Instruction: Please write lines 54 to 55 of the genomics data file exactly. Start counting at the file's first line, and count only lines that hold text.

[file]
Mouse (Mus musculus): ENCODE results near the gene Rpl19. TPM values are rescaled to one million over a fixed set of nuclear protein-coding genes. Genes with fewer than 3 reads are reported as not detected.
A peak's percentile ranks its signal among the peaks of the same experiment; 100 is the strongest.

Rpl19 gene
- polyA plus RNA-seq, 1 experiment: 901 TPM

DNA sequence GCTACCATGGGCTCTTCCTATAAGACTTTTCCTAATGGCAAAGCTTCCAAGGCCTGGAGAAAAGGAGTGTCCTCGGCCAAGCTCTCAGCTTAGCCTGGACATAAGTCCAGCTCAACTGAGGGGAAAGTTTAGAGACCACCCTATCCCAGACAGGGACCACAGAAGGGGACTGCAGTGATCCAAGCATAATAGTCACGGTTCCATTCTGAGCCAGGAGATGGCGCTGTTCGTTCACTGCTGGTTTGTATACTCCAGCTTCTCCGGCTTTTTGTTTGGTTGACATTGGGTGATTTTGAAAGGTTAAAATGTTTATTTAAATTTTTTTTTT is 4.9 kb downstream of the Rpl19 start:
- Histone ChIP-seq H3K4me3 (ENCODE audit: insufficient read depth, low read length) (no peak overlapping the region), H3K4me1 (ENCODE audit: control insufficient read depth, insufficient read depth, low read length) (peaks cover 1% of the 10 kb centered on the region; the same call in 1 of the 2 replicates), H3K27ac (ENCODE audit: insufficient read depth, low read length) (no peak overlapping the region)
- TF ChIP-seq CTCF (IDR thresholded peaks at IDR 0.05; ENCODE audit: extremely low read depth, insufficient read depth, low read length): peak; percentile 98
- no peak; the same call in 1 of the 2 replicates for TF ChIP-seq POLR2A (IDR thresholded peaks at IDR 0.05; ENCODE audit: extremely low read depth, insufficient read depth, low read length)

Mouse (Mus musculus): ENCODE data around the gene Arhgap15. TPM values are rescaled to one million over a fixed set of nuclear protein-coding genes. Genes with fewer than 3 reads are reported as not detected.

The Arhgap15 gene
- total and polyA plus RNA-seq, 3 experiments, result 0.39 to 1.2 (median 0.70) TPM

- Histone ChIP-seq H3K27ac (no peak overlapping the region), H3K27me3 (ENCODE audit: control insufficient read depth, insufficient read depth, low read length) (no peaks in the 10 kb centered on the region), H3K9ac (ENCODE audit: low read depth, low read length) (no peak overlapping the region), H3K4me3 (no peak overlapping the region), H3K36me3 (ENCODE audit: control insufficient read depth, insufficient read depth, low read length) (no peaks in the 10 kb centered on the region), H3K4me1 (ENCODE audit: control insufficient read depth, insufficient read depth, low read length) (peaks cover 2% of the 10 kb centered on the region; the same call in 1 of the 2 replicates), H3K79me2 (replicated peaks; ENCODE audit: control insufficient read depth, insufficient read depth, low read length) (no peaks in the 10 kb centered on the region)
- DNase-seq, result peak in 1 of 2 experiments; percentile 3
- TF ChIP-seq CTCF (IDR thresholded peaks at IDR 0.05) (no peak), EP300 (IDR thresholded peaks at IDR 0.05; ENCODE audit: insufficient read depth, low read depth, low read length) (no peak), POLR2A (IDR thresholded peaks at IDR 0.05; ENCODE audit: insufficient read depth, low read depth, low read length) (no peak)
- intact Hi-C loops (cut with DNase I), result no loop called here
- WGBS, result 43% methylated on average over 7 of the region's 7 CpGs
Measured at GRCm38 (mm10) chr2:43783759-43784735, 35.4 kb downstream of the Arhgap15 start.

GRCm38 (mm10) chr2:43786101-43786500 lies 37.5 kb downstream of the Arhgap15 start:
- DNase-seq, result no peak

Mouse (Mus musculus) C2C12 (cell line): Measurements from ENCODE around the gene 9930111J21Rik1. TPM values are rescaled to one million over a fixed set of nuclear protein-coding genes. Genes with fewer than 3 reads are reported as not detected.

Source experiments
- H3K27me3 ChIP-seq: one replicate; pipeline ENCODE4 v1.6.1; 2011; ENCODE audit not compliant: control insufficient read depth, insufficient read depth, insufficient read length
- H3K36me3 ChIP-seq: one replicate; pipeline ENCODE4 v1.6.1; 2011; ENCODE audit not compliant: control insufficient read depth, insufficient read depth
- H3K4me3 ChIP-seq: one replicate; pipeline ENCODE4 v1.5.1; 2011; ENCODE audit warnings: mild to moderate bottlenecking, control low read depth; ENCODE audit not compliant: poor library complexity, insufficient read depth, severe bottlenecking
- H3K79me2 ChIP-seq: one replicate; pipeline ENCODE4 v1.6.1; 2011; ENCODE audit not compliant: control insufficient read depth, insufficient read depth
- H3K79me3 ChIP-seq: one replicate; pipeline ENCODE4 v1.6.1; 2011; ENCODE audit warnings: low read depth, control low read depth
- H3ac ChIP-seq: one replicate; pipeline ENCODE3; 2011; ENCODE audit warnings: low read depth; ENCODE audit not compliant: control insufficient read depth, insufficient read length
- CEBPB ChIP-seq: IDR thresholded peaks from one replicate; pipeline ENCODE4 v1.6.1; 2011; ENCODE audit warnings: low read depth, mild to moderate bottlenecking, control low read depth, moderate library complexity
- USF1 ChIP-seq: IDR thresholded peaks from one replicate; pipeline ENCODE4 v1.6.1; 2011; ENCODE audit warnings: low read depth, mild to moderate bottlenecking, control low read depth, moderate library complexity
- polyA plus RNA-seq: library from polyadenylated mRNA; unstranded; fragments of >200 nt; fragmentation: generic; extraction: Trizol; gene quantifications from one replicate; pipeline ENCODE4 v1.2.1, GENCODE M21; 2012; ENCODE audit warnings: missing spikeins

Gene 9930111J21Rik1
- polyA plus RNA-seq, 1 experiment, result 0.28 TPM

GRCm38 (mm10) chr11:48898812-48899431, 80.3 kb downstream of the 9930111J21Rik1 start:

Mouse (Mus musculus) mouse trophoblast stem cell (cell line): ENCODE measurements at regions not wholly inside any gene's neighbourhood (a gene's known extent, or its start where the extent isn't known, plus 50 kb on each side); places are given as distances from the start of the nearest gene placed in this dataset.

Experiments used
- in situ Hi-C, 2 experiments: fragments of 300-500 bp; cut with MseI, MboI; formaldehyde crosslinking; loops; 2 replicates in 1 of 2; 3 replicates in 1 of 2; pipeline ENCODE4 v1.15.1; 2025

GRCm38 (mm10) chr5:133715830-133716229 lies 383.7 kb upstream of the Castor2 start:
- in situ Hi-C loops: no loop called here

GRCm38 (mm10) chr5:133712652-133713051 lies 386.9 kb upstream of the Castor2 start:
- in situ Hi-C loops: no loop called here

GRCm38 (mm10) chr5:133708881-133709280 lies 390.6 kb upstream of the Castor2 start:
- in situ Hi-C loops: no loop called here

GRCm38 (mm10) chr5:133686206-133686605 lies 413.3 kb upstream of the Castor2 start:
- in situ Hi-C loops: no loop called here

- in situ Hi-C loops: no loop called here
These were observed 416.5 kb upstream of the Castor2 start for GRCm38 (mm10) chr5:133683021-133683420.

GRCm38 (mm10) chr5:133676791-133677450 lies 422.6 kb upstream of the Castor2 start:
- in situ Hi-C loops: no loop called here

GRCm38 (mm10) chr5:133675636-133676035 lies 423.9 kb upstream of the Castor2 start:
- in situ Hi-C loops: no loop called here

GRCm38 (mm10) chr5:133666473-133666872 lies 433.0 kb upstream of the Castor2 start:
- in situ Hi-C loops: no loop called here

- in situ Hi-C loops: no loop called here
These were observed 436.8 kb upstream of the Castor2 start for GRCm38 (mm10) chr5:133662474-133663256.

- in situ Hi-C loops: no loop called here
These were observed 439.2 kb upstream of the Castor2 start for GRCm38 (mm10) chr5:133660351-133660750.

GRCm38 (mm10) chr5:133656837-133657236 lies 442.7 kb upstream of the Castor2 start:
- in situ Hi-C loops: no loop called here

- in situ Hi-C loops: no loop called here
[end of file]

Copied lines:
These were observed 436.8 kb upstream of the Castor2 start for GRCm38 (mm10) chr5:133662474-133663256.

- in situ Hi-C loops: no loop called here